Chesterfield (London) - Headquarters
207 Old Marylebone Road
London
NW1 5QP
Tel: +44 (0) 203 771 3853
Fax: +44 (0) 203 771 3856
Email: sales@groupchesterfield.com

Contracting Blog

Foreign Nationals Contracting in the UK

12/06/2013

Freelance contractors looking to work in the UK need to be aware of several items in order to do so.

Firstly residency – while there are new rules which have various substantive tests, including accommodation for use and individual criteria, in general as a guideline if, for the duration of your contract you spend the minority of your days in the UK then you will possibly be deemed to be non -resident for tax purposes. This could bring quite substantial tax benefits depending on how the contract is structured and how your personal circumstances are managed. Often it depends on how these days are accumulated to factor if they will be relevant to the calculation. This brings about some important issues which should be factored into your contract negotiation. If, however you are tax resident you will need to submit a UK tax return. If you are resident for tax purposes and pay UK income tax then this may be recovered in your own country through a double tax treaty. Please note that the VAT threshold in the UK is £70,000 per year so if your turnover is more than this then this could also be a VAT issue.



Secondly work permits - there are various types of work permits in the UK, but the following is a summary of each that might apply to contractors;

Tier 2 Work Permit – In order to apply for this an employer has to sponsor you for a specific job, the employer must create a certificate of sponsorship for the contractor. The contractor then has a ten digit reference number, only then can they apply for the Tier 2. In order for the application to get approval it needs to be evidenced that the employer could not find a suitable person who is already a resident worker. Also in order to qualify for this the contractor must score at least fifty points for attributes and satisfy the English language and maintenance requirements.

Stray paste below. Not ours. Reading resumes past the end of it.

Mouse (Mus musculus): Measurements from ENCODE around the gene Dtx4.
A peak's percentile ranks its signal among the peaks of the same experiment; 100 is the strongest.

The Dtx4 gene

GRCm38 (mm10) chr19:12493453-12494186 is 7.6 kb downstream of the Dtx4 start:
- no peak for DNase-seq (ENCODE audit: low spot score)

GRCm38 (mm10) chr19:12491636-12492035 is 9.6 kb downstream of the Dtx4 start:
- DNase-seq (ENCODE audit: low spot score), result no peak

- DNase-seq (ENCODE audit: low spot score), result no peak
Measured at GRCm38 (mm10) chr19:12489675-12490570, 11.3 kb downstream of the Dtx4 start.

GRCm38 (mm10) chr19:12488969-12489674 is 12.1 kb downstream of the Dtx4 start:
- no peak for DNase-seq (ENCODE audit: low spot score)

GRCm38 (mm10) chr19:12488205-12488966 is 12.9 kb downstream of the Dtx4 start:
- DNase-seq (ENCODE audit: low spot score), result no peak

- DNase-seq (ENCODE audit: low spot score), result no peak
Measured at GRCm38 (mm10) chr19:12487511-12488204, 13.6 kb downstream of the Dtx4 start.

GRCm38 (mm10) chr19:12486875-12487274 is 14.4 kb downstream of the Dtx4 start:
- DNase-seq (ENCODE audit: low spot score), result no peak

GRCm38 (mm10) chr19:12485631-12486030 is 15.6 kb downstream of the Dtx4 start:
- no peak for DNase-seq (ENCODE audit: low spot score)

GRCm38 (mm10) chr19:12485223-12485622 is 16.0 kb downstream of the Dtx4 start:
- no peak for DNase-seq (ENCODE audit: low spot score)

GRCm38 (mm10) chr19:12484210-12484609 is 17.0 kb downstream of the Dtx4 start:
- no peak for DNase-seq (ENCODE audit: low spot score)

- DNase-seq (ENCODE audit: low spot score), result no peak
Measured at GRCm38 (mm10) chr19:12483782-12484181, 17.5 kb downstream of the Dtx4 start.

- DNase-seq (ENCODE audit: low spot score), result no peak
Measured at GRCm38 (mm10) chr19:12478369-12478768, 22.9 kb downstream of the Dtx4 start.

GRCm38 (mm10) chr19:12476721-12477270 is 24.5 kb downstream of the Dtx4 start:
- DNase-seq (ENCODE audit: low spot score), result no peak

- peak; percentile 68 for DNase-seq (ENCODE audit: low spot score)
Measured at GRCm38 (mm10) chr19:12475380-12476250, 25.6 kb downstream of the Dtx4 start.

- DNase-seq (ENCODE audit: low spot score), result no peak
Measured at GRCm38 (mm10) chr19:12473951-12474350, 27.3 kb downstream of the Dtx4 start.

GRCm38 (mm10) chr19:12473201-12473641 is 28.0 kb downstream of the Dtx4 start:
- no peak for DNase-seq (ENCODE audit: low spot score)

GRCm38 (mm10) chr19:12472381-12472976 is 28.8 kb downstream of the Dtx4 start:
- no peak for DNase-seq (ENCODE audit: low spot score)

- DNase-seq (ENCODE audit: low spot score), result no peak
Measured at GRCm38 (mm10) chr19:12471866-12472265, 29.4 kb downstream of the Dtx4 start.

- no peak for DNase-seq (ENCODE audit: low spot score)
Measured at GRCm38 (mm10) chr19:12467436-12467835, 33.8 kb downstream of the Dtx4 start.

Youth Mobility Scheme – these are visas for citizens aged between 17 and 30 who are looking to work in the UK on a short term basis. It should be noted that these only apply to certain countries such as Australia, New Zealand, Canada and Japan. This visa will allow the individual to work and travel in the UK for a period of up to two years.

Ancestry Visa – these are for citizens of a commonwealth country who have a grandparent that was born in the UK. This will allow you to work in the UK for up to five years without restriction and after such time you will be able to apply for indefinite leave to remain.

Thirdly national insurance – you will need a national Insurance number which you can apply for at the department of Work and Pensions. This is used to keep a record of your national insurance contributions.

Once all the above is taken care of you will also need a UK bank account in order to access your wages. Chesterfield can make the introduction for you with one of the top banks in the UK and so greatly speed up the process.
Many contractors choose to use a firm like Chesterfield which offers services such as enabling you to work under a self-employed contract or operate through an Umbrella employment contract. These have many advantages such as allowing you to claim back your expenses, possibly reduce tax and are able to deal with all compliance paperwork. Some agencies will not work with a contractor unless they come under a recognised umbrella such as Chesterfield has to offer.



  |   Email a friend

Licensed & Developed by UiBS>®